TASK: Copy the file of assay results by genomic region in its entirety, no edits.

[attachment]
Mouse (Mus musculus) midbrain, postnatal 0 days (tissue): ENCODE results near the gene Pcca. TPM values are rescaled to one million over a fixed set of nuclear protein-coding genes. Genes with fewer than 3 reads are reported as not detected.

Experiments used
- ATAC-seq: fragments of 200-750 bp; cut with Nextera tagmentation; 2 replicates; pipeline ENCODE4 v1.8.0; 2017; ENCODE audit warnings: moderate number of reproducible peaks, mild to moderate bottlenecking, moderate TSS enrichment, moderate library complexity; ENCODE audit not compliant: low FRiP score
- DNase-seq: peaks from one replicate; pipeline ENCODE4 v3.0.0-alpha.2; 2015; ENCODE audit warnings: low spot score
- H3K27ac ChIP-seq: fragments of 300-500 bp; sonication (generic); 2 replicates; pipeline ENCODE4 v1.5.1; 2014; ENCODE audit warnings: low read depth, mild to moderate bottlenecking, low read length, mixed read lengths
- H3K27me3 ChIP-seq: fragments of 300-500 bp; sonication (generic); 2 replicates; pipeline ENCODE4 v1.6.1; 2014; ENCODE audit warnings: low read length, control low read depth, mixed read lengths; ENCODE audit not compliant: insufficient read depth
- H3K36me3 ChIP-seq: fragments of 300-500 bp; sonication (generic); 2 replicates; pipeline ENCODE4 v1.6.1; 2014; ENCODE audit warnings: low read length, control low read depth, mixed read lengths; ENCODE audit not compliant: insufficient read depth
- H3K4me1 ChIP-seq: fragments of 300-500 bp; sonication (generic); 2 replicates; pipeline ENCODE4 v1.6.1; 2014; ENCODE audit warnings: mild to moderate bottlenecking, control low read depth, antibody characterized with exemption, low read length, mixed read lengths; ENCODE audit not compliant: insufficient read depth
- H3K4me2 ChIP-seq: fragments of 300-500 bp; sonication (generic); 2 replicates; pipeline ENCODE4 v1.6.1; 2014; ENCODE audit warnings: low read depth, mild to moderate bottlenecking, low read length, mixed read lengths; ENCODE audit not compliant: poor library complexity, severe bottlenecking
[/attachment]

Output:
Mouse (Mus musculus) midbrain, postnatal 0 days (tissue): ENCODE results near the gene Pcca. TPM values are rescaled to one million over a fixed set of nuclear protein-coding genes. Genes with fewer than 3 reads are reported as not detected.

Experiments used
- ATAC-seq: fragments of 200-750 bp; cut with Nextera tagmentation; 2 replicates; pipeline ENCODE4 v1.8.0; 2017; ENCODE audit warnings: moderate number of reproducible peaks, mild to moderate bottlenecking, moderate TSS enrichment, moderate library complexity; ENCODE audit not compliant: low FRiP score
- DNase-seq: peaks from one replicate; pipeline ENCODE4 v3.0.0-alpha.2; 2015; ENCODE audit warnings: low spot score
- H3K27ac ChIP-seq: fragments of 300-500 bp; sonication (generic); 2 replicates; pipeline ENCODE4 v1.5.1; 2014; ENCODE audit warnings: low read depth, mild to moderate bottlenecking, low read length, mixed read lengths
- H3K27me3 ChIP-seq: fragments of 300-500 bp; sonication (generic); 2 replicates; pipeline ENCODE4 v1.6.1; 2014; ENCODE audit warnings: low read length, control low read depth, mixed read lengths; ENCODE audit not compliant: insufficient read depth
- H3K36me3 ChIP-seq: fragments of 300-500 bp; sonication (generic); 2 replicates; pipeline ENCODE4 v1.6.1; 2014; ENCODE audit warnings: low read length, control low read depth, mixed read lengths; ENCODE audit not compliant: insufficient read depth
- H3K4me1 ChIP-seq: fragments of 300-500 bp; sonication (generic); 2 replicates; pipeline ENCODE4 v1.6.1; 2014; ENCODE audit warnings: mild to moderate bottlenecking, control low read depth, antibody characterized with exemption, low read length, mixed read lengths; ENCODE audit not compliant: insufficient read depth
- H3K4me2 ChIP-seq: fragments of 300-500 bp; sonication (generic); 2 replicates; pipeline ENCODE4 v1.6.1; 2014; ENCODE audit warnings: low read depth, mild to moderate bottlenecking, low read length, mixed read lengths; ENCODE audit not compliant: poor library complexity, severe bottlenecking